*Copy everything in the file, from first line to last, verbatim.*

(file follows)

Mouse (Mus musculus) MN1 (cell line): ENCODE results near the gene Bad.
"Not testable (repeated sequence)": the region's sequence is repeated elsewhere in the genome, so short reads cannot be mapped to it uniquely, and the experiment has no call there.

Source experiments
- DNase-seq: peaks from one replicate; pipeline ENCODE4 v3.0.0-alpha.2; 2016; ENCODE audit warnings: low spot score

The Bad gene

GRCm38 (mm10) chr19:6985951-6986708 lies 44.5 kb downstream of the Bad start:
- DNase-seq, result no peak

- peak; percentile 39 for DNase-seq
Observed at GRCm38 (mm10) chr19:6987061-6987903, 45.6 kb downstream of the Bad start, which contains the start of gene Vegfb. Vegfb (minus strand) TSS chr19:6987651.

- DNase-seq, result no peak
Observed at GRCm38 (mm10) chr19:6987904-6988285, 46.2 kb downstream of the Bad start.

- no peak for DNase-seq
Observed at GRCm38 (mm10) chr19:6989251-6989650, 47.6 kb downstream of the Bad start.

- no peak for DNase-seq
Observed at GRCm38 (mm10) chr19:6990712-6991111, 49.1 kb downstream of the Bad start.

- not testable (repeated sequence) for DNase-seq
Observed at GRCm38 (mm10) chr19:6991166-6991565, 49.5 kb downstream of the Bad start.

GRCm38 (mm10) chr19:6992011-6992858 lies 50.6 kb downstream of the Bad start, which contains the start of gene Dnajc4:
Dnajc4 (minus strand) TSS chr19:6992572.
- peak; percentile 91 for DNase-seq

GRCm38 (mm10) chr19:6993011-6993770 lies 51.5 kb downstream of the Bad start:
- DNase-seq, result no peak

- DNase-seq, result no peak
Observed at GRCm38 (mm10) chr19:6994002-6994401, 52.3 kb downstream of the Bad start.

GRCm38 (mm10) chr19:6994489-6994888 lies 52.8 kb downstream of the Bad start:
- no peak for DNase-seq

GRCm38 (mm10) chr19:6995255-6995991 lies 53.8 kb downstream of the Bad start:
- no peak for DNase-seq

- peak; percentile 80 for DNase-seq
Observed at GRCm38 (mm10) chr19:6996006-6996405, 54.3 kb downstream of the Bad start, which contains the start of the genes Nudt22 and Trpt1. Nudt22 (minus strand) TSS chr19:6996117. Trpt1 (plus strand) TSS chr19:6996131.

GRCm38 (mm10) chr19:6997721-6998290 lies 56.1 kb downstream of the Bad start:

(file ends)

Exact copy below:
Mouse (Mus musculus) MN1 (cell line): ENCODE results near the gene Bad.
"Not testable (repeated sequence)": the region's sequence is repeated elsewhere in the genome, so short reads cannot be mapped to it uniquely, and the experiment has no call there.

Source experiments
- DNase-seq: peaks from one replicate; pipeline ENCODE4 v3.0.0-alpha.2; 2016; ENCODE audit warnings: low spot score

The Bad gene

GRCm38 (mm10) chr19:6985951-6986708 lies 44.5 kb downstream of the Bad start:
- DNase-seq, result no peak

- peak; percentile 39 for DNase-seq
Observed at GRCm38 (mm10) chr19:6987061-6987903, 45.6 kb downstream of the Bad start, which contains the start of gene Vegfb. Vegfb (minus strand) TSS chr19:6987651.

- DNase-seq, result no peak
Observed at GRCm38 (mm10) chr19:6987904-6988285, 46.2 kb downstream of the Bad start.

- no peak for DNase-seq
Observed at GRCm38 (mm10) chr19:6989251-6989650, 47.6 kb downstream of the Bad start.

- no peak for DNase-seq
Observed at GRCm38 (mm10) chr19:6990712-6991111, 49.1 kb downstream of the Bad start.

- not testable (repeated sequence) for DNase-seq
Observed at GRCm38 (mm10) chr19:6991166-6991565, 49.5 kb downstream of the Bad start.

GRCm38 (mm10) chr19:6992011-6992858 lies 50.6 kb downstream of the Bad start, which contains the start of gene Dnajc4:
Dnajc4 (minus strand) TSS chr19:6992572.
- peak; percentile 91 for DNase-seq

GRCm38 (mm10) chr19:6993011-6993770 lies 51.5 kb downstream of the Bad start:
- DNase-seq, result no peak

- DNase-seq, result no peak
Observed at GRCm38 (mm10) chr19:6994002-6994401, 52.3 kb downstream of the Bad start.

GRCm38 (mm10) chr19:6994489-6994888 lies 52.8 kb downstream of the Bad start:
- no peak for DNase-seq

GRCm38 (mm10) chr19:6995255-6995991 lies 53.8 kb downstream of the Bad start:
- no peak for DNase-seq

- peak; percentile 80 for DNase-seq
Observed at GRCm38 (mm10) chr19:6996006-6996405, 54.3 kb downstream of the Bad start, which contains the start of the genes Nudt22 and Trpt1. Nudt22 (minus strand) TSS chr19:6996117. Trpt1 (plus strand) TSS chr19:6996131.

GRCm38 (mm10) chr19:6997721-6998290 lies 56.1 kb downstream of the Bad start: